Patient satisfaction and experience with intravenously administered C1-inhibitor concentrates in the United States

BACKGROUND: Hereditary angioedema (HAE) is a rare genetic disorder with substantial morbidity and mortality. Despite expanded choices for effective acute treatment, prophylactic options are more limited. Intravenous C1 esterase inhibitor (C1-INH[IV]) is licensed and used to prevent HAE symptoms.

OBJECTIVE: To better understand patient experiences with using C1-INH(IV), including level of satisfaction and types and frequency of complications.

METHODS: Fifty adult members (>=18 years of age) of the US HAE Association who had HAE type I or II completed a self-administered internet survey. Eligible participants were experiencing at least 1 HAE attack per month and must have been receiving treatment with C1-INH(IV) as prophylaxis or acute therapy.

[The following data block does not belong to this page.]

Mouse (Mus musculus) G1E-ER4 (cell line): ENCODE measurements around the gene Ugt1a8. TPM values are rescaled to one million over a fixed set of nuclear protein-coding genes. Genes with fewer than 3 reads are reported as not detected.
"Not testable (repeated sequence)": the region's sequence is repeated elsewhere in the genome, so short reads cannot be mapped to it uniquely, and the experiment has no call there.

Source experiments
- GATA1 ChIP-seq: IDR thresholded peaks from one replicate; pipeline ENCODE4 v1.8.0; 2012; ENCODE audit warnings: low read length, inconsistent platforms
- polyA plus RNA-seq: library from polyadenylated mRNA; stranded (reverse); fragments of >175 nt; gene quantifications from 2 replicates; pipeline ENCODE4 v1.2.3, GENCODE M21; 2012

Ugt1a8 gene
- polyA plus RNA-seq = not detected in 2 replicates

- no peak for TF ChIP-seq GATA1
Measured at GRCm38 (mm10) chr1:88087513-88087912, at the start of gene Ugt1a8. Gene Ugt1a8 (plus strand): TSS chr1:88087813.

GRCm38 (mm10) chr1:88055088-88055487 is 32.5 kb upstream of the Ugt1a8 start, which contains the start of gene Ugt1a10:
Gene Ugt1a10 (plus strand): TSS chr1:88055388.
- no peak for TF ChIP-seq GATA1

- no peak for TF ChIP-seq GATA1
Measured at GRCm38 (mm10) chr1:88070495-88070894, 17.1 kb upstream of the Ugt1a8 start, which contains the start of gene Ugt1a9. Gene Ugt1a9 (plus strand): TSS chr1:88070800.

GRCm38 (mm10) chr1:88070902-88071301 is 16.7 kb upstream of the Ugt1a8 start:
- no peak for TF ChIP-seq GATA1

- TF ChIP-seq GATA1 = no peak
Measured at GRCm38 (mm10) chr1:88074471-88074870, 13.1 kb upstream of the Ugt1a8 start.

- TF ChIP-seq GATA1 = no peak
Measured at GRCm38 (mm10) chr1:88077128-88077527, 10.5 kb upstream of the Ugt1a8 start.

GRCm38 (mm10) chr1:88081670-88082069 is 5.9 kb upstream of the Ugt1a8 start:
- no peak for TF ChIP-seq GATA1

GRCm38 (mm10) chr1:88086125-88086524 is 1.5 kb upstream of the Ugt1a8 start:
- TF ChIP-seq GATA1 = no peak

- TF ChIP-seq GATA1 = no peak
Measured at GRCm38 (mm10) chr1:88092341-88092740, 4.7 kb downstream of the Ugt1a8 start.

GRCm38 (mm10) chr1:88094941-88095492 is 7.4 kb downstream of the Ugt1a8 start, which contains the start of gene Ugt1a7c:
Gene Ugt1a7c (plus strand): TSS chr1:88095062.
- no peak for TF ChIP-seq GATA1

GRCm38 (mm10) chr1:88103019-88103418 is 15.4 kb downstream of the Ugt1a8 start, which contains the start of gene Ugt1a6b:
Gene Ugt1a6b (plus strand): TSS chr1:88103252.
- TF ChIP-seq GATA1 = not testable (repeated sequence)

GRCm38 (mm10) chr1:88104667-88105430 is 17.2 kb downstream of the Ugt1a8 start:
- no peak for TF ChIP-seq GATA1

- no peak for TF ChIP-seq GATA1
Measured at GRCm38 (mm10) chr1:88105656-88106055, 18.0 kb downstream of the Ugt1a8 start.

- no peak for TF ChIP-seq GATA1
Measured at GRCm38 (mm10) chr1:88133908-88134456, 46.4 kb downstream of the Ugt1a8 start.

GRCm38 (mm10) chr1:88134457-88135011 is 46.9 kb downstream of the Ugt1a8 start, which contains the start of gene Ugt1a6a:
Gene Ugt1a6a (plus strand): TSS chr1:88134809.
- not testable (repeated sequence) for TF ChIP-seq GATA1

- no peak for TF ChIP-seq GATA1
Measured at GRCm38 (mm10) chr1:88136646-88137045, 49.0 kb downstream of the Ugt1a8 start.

RESULTS: Almost all respondents (n = 47; 94%) were using C1-INH(IV) for HAE prophylaxis. Most patients reported administration of C1-INH(IV) through a peripheral vein (n = 34) and 19 were currently (n = 17) or previously (n = 2) using a central venous port. Most respondents (62%) who used a peripheral vein to administer treatment reported having difficulty finding a usable vein or getting the infusion to work properly at least some of the time. Issues accessing veins, exhausted veins, and frequency of attacks were the main reasons physicians recommended ports to respondents. Although ports allow easier administration of therapy, 47% of respondents with ports experienced problems such as occlusion, thrombosis, and infection. Respondents using C1-INH prophylaxis reported a mean of 2.3 attacks per month during the previous 6 months.

CONCLUSION: The survey results identified clinical challenges with IV HAE medication use, including venous access issues and ongoing monthly attack occurrence despite prophylactic C1-INH(IV) administration.
Copyright © 2017 American College of Allergy, Asthma & Immunology. Published by Elsevier Inc. All rights reserved.

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